It's Okay to Say "No"
Confession time: I’m a people-pleaser. I have this need to make people like me, which often results in me bending over backwards for people who don’t always deserve or appreciate it. Basically, this behavior turned me into a “yes woman.”
I used to be afraid to say “no” to things because I didn’t want to be the killjoy. I also didn’t want to feel left out, so I would go along to parties in college that I never wanted to go to in the first place. The potential FOMO sometimes outweighed my desire to spend Friday night in, watching a movie alone. The anxiety of making waves by not going along with certain things drove me to say “yes” when I didn’t need to.
I went out of my way to agree to do things that inconvenienced me so I could make others comfortable. From driving totally out of the way to take someone home and pretending it wasn’t a big deal to go on an upside-down roller coaster I was terrified of. I would get in over my head offering to help people with large-scale projects because I wanted them to see me as agreeable and dependable. Most of the time, I just ended up being exhausted, both mentally and physically.
I can think of so many times I sacrificed my time and energy to make someone else happy because I was worried of what they would think if I said “no.” I cared more about other people being comfortable than myself being comfortable, which doesn’t make much sense if you think about it. The desire to be liked drove me to burnout more than I care to admit.
Here’s my advice: Don’t say “yes” because you’re worried someone will be disappointed if you say “no.” Only say “yes” if you want to fully commit your time and energy to something. If there is something you’d rather be doing, say “no.” Life is too short to spend your time doing things other people want to do instead of what you want to do. You’re not obligated to say “yes” to anyone or anything!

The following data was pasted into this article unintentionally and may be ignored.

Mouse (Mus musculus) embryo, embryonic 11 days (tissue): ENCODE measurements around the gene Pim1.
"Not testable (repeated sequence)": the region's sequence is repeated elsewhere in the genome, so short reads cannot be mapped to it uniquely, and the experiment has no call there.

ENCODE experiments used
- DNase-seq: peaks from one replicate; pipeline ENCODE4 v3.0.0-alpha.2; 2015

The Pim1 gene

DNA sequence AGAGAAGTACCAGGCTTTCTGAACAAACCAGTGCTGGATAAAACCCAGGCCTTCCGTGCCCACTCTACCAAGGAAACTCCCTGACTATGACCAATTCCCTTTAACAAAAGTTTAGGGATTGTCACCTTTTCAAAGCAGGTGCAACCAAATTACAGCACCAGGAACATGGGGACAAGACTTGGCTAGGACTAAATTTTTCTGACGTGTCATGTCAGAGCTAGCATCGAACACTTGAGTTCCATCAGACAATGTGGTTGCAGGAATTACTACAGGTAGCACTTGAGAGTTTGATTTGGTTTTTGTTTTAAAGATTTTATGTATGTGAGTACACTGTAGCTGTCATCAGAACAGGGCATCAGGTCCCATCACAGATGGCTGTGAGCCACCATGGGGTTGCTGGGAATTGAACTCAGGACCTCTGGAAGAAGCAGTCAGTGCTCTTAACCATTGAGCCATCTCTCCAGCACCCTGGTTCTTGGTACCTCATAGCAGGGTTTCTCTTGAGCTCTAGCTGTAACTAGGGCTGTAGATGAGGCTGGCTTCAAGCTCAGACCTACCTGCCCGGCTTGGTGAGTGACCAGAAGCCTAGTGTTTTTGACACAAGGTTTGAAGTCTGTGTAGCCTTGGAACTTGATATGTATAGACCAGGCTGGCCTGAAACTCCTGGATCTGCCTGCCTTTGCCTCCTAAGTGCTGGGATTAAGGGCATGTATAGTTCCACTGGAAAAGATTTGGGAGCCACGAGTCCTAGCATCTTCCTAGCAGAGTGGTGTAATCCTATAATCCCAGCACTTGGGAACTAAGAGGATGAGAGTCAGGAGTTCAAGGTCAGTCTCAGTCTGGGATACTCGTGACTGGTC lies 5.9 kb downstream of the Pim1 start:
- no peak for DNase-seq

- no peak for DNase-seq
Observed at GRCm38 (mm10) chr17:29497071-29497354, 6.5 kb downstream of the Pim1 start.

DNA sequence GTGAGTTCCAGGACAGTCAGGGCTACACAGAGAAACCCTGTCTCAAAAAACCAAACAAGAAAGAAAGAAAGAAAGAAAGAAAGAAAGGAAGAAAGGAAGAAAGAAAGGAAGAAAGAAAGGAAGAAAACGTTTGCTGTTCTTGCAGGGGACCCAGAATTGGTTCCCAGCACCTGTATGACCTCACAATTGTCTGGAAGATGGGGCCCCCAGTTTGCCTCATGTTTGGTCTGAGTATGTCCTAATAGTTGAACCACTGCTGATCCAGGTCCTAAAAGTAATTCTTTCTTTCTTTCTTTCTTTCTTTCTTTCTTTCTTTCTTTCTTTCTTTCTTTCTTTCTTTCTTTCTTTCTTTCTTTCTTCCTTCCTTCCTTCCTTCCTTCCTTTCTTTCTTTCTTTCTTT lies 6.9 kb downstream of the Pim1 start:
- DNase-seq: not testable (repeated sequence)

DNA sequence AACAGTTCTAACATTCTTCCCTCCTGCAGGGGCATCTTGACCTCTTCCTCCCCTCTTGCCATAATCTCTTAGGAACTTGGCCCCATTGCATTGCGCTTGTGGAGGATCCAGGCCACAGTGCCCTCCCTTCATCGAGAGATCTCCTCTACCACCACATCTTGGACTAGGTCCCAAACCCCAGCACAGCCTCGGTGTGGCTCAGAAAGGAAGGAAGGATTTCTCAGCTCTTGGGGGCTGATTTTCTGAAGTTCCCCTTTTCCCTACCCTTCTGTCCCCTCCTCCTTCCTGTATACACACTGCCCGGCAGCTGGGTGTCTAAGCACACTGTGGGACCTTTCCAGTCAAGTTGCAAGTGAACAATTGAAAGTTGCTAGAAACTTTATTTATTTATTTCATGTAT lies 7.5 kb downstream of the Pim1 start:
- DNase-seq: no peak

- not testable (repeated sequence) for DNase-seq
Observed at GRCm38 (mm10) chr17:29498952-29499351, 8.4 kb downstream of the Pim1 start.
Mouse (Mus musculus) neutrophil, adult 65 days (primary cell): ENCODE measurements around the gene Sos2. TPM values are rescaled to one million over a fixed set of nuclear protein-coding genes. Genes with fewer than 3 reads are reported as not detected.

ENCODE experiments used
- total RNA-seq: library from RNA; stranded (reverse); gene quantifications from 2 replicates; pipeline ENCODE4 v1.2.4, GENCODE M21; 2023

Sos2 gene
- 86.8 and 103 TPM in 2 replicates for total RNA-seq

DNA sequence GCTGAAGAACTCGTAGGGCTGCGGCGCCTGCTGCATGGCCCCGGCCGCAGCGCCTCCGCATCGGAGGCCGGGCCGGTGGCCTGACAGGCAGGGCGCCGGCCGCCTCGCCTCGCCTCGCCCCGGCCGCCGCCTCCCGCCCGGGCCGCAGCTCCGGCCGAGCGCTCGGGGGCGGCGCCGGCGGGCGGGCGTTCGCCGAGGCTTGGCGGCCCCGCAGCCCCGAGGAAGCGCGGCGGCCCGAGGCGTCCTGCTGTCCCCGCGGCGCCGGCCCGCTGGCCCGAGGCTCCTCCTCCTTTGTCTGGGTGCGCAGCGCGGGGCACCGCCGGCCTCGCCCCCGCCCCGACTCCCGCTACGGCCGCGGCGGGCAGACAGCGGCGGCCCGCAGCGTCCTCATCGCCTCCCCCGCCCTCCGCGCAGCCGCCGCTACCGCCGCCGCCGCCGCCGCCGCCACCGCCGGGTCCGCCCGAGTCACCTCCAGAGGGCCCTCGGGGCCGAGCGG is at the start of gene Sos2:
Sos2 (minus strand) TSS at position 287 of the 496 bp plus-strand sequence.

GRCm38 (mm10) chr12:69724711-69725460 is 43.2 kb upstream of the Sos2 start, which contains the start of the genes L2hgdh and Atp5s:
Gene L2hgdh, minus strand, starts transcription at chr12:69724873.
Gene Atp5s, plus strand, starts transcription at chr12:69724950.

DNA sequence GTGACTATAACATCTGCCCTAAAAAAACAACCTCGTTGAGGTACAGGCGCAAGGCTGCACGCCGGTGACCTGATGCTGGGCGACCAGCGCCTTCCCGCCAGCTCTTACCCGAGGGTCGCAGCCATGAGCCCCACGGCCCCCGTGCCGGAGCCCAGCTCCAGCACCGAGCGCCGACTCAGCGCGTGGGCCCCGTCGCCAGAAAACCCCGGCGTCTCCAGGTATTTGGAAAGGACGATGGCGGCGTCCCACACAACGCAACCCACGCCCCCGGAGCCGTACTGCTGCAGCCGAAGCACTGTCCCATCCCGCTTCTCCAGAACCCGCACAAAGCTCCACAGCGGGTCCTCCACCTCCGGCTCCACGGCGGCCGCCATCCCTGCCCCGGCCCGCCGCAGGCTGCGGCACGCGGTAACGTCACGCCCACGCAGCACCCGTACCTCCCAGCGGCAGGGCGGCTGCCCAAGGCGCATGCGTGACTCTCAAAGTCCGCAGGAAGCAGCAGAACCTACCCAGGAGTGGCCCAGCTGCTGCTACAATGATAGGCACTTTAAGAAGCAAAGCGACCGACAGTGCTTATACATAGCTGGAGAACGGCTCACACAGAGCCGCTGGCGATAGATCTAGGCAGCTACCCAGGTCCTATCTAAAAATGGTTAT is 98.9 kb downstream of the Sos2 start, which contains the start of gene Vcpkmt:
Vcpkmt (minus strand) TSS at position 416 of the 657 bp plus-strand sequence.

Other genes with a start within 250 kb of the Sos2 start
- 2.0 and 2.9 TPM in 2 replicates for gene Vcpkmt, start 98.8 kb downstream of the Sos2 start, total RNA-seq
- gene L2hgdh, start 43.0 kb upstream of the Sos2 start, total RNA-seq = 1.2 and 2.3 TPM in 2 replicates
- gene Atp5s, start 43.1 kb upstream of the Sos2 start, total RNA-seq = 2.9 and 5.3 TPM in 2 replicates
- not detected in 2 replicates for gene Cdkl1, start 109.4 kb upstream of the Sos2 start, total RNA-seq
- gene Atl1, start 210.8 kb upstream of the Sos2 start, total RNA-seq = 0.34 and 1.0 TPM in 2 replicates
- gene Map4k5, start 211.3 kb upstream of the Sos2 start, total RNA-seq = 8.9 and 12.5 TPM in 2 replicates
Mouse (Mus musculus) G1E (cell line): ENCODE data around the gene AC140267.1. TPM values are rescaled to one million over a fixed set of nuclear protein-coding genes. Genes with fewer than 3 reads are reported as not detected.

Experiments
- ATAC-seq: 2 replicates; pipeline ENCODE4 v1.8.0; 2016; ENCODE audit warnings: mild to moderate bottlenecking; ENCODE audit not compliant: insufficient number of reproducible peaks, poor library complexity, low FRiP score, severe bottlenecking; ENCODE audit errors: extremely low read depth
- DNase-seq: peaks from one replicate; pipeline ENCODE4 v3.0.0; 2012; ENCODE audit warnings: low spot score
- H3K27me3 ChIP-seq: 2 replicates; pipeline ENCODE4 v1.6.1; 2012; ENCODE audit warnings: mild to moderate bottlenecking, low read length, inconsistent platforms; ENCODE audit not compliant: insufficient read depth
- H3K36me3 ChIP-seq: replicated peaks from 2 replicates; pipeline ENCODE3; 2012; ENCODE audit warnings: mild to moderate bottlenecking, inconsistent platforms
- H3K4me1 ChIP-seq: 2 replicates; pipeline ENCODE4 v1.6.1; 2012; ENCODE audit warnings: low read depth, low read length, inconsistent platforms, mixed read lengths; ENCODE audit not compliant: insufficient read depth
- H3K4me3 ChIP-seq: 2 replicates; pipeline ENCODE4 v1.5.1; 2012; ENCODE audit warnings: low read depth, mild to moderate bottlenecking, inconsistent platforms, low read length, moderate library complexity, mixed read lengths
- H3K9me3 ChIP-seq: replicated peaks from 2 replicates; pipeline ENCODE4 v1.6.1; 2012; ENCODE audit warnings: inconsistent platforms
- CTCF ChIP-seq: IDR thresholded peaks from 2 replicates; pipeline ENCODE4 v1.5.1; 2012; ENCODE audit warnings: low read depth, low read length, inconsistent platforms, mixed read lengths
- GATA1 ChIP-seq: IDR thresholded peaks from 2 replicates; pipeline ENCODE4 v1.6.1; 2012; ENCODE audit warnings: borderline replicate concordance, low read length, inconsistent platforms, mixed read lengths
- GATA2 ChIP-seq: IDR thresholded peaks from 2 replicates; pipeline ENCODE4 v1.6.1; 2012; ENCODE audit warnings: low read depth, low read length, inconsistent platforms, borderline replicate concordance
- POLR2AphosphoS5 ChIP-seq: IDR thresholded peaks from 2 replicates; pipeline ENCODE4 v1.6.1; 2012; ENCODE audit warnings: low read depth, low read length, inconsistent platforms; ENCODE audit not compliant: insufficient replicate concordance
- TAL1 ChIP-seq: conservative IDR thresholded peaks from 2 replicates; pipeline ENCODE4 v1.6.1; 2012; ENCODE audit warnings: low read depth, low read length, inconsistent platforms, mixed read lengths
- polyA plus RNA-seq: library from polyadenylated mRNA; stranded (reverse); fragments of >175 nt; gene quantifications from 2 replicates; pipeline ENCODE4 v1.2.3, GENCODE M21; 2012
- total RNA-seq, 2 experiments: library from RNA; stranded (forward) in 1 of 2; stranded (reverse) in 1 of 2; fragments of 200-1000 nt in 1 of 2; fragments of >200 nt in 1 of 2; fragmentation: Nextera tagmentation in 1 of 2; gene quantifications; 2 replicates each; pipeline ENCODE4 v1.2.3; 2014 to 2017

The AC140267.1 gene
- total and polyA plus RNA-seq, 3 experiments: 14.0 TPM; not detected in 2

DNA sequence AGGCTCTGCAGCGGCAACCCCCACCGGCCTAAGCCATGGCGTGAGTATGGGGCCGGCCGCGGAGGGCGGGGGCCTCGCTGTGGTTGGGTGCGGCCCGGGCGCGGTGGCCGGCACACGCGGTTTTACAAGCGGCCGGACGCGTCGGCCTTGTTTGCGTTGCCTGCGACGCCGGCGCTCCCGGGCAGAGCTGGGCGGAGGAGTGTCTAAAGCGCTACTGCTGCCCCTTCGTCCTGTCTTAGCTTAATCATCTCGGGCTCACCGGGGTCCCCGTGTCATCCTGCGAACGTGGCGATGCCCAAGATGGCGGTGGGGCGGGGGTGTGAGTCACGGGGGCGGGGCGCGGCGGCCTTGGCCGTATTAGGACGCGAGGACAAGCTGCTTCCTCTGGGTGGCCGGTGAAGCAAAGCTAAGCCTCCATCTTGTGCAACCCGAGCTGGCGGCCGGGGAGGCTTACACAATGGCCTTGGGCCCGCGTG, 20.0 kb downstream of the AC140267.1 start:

As a recovering “yes woman,” I’m trying to put myself first more than I used to. My new goal is to be okay with saying “no.” If I don’t want to do something, I won’t do it and I won’t feel bad for passing on it. It’s my new form of self-care: only doing the things that I enjoy or that make me happy. I am working on having more confidence and feeling more comfortable in my choices, so if I want to say “no,” I am happy with that choice and stand by it, instead of having FOMO for something that likely wouldn’t have been fun for me anyway.
Of course, some things have to be done that aren’t necessarily enjoyable, like cleaning your bathroom or doing taxes. But remember that when it comes to social situations, you have a lot more power than you think. It can be cathartic and freeing just to say “no.”